At the heart of the accelerator is the Event Manager which is implemented using BusinessEvents. It receives messages from the systems doing the business process work in the form of Process Reports. It puts the report in context of the associated template and workflow, and monitors execution of the process instance. The Event Manager also produces outbound messages called Notifications which are then used to store data in the Repository, trigger alerts, enforce business rules, etc.
    The Real Time Dashboard is implemented using Live Datamart and it captures the current state of the network from the Event Manager notifications. It displays this information on a fully-interactive, HTML5 application. This displays a summary dashboard as well as detailed information about workflows and processes.
    Underlying all the components is a service bus, implemented using Enterprise Message Service and StreamBase. This provides the connectivity between components, and with other systems.



  3. Intelligent Equipment Accelerator

    The Intelligent Equipment Accelerator provides a reference architecture and code assets for building telemetry monitoring solutions inside of equipment hierarchies. It is primarily configuration-driven which allows a flexible object hierarchy based on the generic concept of Entities. Attached to these Entities are Devices which represent data producing sensors. The platform illustrates how capturing sensor telemetry can be used to gain business insights.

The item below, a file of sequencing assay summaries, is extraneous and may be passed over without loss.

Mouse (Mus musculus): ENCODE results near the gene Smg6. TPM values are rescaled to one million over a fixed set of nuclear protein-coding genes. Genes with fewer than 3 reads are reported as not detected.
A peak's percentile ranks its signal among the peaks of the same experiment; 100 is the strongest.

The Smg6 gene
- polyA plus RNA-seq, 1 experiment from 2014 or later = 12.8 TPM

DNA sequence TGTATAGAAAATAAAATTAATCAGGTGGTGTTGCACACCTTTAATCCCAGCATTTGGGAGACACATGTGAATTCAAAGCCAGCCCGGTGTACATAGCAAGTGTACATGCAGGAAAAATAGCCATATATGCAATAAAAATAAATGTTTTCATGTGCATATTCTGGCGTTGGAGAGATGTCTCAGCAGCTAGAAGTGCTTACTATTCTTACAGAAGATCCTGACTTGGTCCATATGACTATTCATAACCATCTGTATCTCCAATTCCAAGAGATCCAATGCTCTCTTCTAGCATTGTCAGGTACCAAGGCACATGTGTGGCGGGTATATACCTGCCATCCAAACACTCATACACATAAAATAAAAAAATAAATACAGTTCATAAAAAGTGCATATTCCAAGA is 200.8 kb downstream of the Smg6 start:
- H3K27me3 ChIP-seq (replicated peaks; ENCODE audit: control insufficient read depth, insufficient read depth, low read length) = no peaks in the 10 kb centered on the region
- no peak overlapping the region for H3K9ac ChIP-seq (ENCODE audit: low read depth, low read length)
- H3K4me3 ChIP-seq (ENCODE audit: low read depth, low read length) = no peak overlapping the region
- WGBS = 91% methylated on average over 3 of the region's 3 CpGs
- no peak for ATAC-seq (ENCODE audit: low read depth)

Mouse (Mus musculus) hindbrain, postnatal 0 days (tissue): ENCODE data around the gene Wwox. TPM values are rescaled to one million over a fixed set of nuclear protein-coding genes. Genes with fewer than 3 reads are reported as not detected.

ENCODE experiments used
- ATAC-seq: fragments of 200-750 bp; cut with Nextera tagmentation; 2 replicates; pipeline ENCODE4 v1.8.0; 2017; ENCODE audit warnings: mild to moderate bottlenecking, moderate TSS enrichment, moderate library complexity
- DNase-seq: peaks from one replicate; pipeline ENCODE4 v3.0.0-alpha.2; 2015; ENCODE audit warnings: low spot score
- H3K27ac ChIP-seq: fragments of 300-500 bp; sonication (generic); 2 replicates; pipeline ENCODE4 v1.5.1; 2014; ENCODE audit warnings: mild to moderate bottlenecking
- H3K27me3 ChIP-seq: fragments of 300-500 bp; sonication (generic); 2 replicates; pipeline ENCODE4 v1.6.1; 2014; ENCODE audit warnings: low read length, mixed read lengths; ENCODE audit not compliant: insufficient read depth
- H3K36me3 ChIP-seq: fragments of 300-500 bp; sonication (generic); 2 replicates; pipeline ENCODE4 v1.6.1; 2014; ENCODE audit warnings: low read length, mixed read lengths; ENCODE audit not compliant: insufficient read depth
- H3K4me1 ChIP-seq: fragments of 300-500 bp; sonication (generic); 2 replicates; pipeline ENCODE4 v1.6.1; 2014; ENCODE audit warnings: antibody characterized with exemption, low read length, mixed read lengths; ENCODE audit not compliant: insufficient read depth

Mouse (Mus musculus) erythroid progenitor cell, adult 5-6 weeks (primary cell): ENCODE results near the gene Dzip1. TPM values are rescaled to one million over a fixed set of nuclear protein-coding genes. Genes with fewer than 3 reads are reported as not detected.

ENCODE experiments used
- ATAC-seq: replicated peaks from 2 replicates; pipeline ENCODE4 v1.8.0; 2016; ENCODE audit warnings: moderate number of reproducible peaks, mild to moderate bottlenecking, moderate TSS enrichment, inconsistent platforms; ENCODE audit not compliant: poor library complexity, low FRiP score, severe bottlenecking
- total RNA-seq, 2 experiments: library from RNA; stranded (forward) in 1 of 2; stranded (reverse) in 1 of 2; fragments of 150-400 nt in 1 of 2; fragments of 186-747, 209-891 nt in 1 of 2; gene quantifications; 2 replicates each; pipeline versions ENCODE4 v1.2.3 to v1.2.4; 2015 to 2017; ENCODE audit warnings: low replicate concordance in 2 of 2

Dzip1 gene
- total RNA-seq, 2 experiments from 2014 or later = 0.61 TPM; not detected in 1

And here's a video showing the Accelerator in action.

    Business Scenario
    Most modern equipment are instrumented in some way with a variety of telemetry captured from sensors, from cars to electronics to lightbulbs. Gathering this data and making sense of it all is a key problem for owners of this equipment. Once data is captured either on edge devices or within a core infrastructure, it then becomes a challenge to detect patterns and meaningful behaviours from the noise. Through the use of rule-based systems and data science models, actionable insights can be gleaned. That allows the ability to take action in developing situations, or just capture the data to refine models for future improvements to the system.
    The Intelligent Equipment Accelerator has a generic data model that is configuration driven. At the top level there are two main concepts:
    Devices -- are anything that produce a stream of data. Also known as sensors. Typically produce data triplets at high frequency, consisting of a unique identifier, a timestamp, and a data value. Devices are attached to a single Entity, but an Entity can have multiple Devices.
    Entities -- are anything else. This can be factories, production lines, equipment, aircraft, buses, ovens, drilling rigs... anything. Organized into hierarchies, one Entity may have a single parent, but multiple children.
    To help with configuration, the Accelerator also separates configuration into Templates and Instances.